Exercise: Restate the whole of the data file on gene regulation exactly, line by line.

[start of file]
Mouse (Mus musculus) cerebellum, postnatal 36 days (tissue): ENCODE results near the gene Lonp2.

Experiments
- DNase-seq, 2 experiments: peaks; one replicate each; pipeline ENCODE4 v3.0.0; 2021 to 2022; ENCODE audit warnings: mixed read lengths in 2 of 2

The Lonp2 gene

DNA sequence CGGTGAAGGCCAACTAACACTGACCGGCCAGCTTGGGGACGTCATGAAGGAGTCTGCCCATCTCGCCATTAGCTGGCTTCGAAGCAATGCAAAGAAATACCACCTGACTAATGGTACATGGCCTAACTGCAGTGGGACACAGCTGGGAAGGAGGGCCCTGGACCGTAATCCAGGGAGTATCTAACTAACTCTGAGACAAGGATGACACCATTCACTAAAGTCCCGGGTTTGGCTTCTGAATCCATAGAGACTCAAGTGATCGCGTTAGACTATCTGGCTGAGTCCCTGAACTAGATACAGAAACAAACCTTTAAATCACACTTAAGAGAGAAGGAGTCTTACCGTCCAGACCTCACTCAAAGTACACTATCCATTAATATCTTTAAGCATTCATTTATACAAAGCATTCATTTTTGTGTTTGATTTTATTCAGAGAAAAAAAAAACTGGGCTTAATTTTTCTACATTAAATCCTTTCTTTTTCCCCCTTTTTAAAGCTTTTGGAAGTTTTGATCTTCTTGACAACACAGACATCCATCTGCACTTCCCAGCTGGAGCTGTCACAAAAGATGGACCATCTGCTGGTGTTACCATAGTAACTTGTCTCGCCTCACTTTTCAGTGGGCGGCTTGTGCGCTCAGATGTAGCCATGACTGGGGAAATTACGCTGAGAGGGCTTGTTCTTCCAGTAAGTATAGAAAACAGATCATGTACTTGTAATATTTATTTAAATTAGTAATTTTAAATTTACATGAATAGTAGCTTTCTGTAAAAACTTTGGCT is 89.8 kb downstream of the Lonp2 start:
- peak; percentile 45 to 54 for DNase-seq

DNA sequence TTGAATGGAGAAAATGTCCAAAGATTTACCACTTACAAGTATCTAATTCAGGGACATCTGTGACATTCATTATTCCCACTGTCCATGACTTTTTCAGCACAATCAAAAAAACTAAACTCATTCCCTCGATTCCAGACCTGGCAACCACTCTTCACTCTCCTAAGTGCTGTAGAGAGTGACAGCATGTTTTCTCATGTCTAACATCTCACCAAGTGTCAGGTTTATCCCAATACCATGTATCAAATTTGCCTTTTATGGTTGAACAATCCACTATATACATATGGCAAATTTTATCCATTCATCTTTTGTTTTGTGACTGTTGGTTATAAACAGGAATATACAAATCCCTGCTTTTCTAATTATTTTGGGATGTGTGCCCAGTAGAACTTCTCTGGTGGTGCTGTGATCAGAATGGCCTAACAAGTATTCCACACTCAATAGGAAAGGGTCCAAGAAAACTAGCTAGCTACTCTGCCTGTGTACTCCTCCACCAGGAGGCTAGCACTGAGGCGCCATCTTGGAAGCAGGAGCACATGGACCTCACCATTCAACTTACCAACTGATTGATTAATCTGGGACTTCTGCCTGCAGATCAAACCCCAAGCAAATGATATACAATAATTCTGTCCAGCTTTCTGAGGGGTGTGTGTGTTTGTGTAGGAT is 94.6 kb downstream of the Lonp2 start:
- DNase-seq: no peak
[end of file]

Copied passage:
Mouse (Mus musculus) cerebellum, postnatal 36 days (tissue): ENCODE results near the gene Lonp2.

Experiments
- DNase-seq, 2 experiments: peaks; one replicate each; pipeline ENCODE4 v3.0.0; 2021 to 2022; ENCODE audit warnings: mixed read lengths in 2 of 2

The Lonp2 gene

DNA sequence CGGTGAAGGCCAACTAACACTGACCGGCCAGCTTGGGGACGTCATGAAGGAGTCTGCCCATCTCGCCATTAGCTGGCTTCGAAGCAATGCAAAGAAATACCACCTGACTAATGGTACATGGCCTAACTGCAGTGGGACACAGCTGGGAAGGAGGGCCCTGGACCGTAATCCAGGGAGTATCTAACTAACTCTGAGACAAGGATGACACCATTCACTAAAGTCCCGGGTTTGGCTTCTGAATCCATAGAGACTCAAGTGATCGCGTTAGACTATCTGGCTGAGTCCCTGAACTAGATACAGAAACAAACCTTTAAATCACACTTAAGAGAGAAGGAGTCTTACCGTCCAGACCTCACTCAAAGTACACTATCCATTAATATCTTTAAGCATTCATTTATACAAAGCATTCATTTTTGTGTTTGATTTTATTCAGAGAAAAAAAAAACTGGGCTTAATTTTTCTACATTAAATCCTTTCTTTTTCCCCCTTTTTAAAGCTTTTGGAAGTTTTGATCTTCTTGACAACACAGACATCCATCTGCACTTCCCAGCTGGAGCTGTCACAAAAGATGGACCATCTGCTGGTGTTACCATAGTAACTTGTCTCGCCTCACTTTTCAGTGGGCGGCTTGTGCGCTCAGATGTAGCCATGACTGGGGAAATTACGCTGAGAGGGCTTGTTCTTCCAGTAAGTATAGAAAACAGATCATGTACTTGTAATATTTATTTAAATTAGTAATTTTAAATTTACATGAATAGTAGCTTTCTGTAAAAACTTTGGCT is 89.8 kb downstream of the Lonp2 start:
- peak; percentile 45 to 54 for DNase-seq

DNA sequence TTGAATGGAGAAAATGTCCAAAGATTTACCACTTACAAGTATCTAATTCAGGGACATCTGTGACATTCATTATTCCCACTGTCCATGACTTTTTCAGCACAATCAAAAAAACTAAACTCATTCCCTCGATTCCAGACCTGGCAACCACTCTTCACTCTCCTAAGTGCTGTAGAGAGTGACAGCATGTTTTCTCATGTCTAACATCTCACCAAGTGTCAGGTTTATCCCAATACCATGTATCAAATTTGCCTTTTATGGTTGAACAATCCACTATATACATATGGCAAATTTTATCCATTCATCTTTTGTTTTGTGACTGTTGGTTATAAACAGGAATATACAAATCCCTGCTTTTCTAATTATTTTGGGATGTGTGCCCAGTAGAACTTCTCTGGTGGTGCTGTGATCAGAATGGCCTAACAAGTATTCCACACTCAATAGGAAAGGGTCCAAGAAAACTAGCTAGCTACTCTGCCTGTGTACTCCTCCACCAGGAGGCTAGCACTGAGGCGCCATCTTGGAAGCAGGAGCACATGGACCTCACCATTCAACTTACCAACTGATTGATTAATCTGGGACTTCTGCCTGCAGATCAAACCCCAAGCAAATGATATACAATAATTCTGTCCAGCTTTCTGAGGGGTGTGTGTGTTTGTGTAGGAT is 94.6 kb downstream of the Lonp2 start:
- DNase-seq: no peak